Motel 6 Will Settle a Suit Over Its Cooperation With ICE

The $10 million settlement will be paid out to guests whose names were handed over to ICE in minimum damages of $75.
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A Motel 6 in Cutler Bay, Florida.

A Motel 6 in Cutler Bay, Florida.

Popular budget hospitality chain Motel 6 will pay damages of $10 million to former guests with Spanish-language surnames who were targeted in the company's cooperation with Immigration and Customs Enforcement agents. The immigrant rights group behind the lawsuit hopes the penalty will impress upon other companies in the United States the potential legal ramifications of essentially funneling clients—typically people of color—to ICE.

A Motel 6 spokesperson confirmed to Pacific Standard that, late last week, the company filed a revised version of an earlier settlement, in which the company agreed to pay $7.6 million in damages to guests interrogated or detained by ICE agents during their stay at Motel 6.

The $10 million settlement currently pending consideration in an Arizona federal court is one of several such instances where private enterprises have paid for cooperating with ICE. In April, Motel 6 settled a similar suit on behalf of Washington plaintiffs brought by the state's Attorney General Bob Ferguson for $12 million.

In November, the Mexican American Legal Defense and Educational Fund filed suit against Motel 6 on the grounds that, among other violations of the law, when franchises regularly handed guests lists over to ICE and allowed agents to knock on hotel room doors, it had helped the agency target guests of Latinx origin for the sort of unreasonable search and seizure prohibited by the Fourth Amendment. The revised settlement of $10 million raises the minimum amount of damages per individual from $50 to $75, after a judge ruled that $50 was not a sufficient amount to encourage potentially undocumented plaintiffs to come forward to seek restitution, Bloomberg reports. The settlement, set for approval by a judge later this month, also requires that Motel 6 not submit guest information to immigration authorities without a warrant for a period of three years.

Motel 6 expressed contrition over its former practice of aiding ICE in investigating and deporting its guests. "Motel 6 fully recognizes the seriousness of the situation and accepts full responsibility for both compensating those who were harmed and taking the necessary steps to ensure that we protect the privacy of our guests," the spokesperson says. "Since this issue emerged, we've taken strong action to make sure a similar issue never happens again in the future."

MALDEF president and general counsel Thomas A. Saenz calls the new offer "an improved settlement." "We hope we can move forward swiftly with allowing those who were harmed by Motel 6's cooperation with ICE to make claims and receive compensation," he says.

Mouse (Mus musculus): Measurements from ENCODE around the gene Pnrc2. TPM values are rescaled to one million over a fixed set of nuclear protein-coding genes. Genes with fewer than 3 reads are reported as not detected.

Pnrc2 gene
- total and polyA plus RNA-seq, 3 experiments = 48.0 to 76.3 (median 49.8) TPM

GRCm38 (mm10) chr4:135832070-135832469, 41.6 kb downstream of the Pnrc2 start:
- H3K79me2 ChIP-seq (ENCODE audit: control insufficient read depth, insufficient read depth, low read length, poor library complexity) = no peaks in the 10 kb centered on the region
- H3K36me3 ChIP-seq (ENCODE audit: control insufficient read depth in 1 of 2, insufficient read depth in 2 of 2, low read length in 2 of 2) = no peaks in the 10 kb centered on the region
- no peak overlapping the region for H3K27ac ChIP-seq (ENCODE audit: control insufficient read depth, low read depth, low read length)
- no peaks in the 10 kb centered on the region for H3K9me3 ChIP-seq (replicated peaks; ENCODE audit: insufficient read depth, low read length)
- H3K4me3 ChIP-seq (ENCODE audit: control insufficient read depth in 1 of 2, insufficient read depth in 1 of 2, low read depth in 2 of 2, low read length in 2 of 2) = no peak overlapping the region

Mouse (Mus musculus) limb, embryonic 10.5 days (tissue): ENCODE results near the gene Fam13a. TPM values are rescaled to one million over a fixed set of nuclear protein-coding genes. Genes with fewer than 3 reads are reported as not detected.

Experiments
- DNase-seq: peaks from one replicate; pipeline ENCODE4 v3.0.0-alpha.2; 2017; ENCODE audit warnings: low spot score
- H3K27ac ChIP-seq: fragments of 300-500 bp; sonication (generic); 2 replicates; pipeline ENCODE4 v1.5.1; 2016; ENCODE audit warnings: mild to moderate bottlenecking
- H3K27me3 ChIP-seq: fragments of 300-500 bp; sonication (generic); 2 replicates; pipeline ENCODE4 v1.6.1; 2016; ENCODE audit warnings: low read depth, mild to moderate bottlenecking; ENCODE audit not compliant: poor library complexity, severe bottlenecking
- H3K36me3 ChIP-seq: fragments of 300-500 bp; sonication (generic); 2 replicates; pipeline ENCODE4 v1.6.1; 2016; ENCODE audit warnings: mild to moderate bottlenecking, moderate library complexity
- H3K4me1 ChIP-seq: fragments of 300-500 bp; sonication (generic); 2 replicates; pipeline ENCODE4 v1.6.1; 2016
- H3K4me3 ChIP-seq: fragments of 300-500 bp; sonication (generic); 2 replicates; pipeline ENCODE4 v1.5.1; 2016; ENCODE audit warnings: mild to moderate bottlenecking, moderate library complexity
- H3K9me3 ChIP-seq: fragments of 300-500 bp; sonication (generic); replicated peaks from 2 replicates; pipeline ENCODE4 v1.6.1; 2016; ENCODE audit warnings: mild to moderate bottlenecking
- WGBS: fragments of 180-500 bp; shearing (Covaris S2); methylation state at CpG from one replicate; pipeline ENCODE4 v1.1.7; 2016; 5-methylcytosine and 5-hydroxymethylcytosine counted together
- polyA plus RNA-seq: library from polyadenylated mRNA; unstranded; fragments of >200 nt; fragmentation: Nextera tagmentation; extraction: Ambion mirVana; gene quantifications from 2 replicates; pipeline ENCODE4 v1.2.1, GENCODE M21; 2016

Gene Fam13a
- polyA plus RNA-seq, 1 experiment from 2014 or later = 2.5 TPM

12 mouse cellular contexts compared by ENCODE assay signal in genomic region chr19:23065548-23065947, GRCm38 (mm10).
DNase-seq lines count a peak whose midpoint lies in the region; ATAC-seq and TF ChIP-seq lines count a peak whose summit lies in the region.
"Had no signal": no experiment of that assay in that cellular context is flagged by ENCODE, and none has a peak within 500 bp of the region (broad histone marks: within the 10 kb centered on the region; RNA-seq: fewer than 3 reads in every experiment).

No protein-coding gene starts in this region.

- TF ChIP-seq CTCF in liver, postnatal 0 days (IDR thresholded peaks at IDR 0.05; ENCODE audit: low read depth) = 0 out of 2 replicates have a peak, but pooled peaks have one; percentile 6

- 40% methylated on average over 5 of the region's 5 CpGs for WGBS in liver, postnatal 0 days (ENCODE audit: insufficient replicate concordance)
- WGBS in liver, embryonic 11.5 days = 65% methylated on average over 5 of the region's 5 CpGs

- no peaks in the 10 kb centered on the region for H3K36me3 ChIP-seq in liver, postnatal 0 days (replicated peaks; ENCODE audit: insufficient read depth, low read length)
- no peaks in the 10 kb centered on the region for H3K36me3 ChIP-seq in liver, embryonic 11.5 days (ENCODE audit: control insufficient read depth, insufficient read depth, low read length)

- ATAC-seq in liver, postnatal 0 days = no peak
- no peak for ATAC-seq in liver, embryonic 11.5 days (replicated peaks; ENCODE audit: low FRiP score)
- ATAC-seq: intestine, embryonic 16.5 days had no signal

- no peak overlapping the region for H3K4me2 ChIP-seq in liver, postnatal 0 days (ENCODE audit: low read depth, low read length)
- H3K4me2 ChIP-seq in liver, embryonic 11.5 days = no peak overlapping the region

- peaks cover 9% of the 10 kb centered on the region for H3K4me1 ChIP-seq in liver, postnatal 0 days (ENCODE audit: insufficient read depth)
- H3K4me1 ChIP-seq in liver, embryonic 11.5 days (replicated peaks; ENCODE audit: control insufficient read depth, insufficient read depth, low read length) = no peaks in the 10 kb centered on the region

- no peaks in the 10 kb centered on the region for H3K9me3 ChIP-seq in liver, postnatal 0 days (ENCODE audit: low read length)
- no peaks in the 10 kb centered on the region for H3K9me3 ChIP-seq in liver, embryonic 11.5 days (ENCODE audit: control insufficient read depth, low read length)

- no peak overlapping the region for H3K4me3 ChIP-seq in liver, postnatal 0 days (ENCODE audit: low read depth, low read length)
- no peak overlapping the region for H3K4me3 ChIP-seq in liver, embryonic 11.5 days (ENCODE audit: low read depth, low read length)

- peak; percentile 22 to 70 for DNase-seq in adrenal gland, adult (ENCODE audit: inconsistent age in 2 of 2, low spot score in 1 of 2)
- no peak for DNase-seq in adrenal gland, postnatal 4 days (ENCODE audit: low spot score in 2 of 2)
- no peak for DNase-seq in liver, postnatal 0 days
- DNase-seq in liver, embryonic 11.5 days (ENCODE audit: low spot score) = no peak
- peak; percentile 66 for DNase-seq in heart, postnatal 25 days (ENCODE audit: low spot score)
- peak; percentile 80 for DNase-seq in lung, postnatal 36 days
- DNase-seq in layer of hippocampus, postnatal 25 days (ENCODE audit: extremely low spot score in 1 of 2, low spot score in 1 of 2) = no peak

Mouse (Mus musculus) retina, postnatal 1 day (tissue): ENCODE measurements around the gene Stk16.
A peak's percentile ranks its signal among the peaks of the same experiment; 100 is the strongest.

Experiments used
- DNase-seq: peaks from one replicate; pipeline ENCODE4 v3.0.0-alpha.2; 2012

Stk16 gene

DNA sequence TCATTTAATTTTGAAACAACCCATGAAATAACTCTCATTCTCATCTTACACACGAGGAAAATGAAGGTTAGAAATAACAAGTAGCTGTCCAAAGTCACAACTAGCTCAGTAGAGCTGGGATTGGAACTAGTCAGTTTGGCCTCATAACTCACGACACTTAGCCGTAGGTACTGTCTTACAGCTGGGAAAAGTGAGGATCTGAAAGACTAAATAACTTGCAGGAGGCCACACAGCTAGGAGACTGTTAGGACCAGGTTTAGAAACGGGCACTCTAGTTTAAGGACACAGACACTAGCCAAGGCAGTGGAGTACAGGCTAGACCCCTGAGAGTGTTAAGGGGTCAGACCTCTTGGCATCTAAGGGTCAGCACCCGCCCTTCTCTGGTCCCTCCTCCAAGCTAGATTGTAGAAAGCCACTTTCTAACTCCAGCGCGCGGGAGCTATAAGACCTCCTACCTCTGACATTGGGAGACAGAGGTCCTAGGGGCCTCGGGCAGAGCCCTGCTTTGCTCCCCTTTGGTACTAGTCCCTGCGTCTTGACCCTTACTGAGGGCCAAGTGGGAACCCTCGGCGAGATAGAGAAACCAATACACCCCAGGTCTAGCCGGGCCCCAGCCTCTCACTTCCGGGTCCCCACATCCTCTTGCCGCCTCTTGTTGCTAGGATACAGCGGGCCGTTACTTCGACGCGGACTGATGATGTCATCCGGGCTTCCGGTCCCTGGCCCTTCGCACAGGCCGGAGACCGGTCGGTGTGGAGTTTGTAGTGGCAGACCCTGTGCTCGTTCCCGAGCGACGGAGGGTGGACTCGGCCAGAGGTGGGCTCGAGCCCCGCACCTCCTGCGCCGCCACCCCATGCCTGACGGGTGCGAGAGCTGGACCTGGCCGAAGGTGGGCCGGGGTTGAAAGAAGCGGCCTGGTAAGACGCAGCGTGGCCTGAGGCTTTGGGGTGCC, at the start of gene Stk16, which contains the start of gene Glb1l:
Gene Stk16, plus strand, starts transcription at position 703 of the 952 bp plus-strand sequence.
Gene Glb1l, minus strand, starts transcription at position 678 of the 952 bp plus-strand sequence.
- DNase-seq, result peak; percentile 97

Many guests affected by Motel 6's cooperation with ICE will need to use that compensation for legal counsel as they face deportation proceedings, which can cost as much as $300 per hour, according to industry estimates.

Beyond the restitution for the guests, Saenz hopes the settlement will send a message to other companies. "Part of the reason we undertook the case as a nationwide class action was to deter others from cooperating with ICE in a matter that violates the rights of their own customers," Saenz says. "We still hope the size of the settlement and the fact Motel 6 is adopting strong policies against cooperation will convince other private enterprises that they should avoid cooperation."

Other companies have also come under fire for allegedly not doing enough to protect patrons from being targeted by immigration authorities, particularly at a moment when those authorities are responding to the Trump administration's calls to ramp up deportations. In October, bus transport giant Greyhound came under fire for Customs and Border Patrol searches aboard its vehicles. A Greyhound representative told Pacific Standard at the time that it had no say in the matter, but immigrant rights advocates including the American Civil Liberties Union disagreed. Weeks later, the company faced a class-action lawsuit over the immigration enforcement aboard its buses. Meanwhile, reports of such enforcement are still ongoing.

In February, Pacific Standard reported that California Assembly member Rob Bonta had introduced a bill that would bar the state from contracting with companies that work with ICE. That bill has yet to pass the Assembly for consideration by the whole state legislature.

Experts believe the increased settlement will act as a greater deterrent. "There always is some pressure on private parties and entities to cooperate with law enforcement," explains immigration law professor and dean of the University of California–Davis School of Law Kevin Johnson. "I think that the Motel 6 settlement will likely increase the reluctance of businesses to provide customer information to Immigration and Customs Enforcement."

Ferguson, Washington's attorney general, agreed that the damages stand to send a message to other enterprises willing to collaborate with ICE to the detriment of their own customers. "Motel 6's actions tore families apart and violated the privacy rights of tens of thousands of Washingtonians," Ferguson says. "Cases like ours, and this class-action case in Arizona, send a message to anyone that would unlawfully share people's personal information with ICE, or anyone else."

Saenz is also confident that penalty will serve to discourage private enterprise from compliance with immigration authorities. "As this [settlement] demonstrates, there are serious consequences when companies cooperate with ICE against its own customers," he says.

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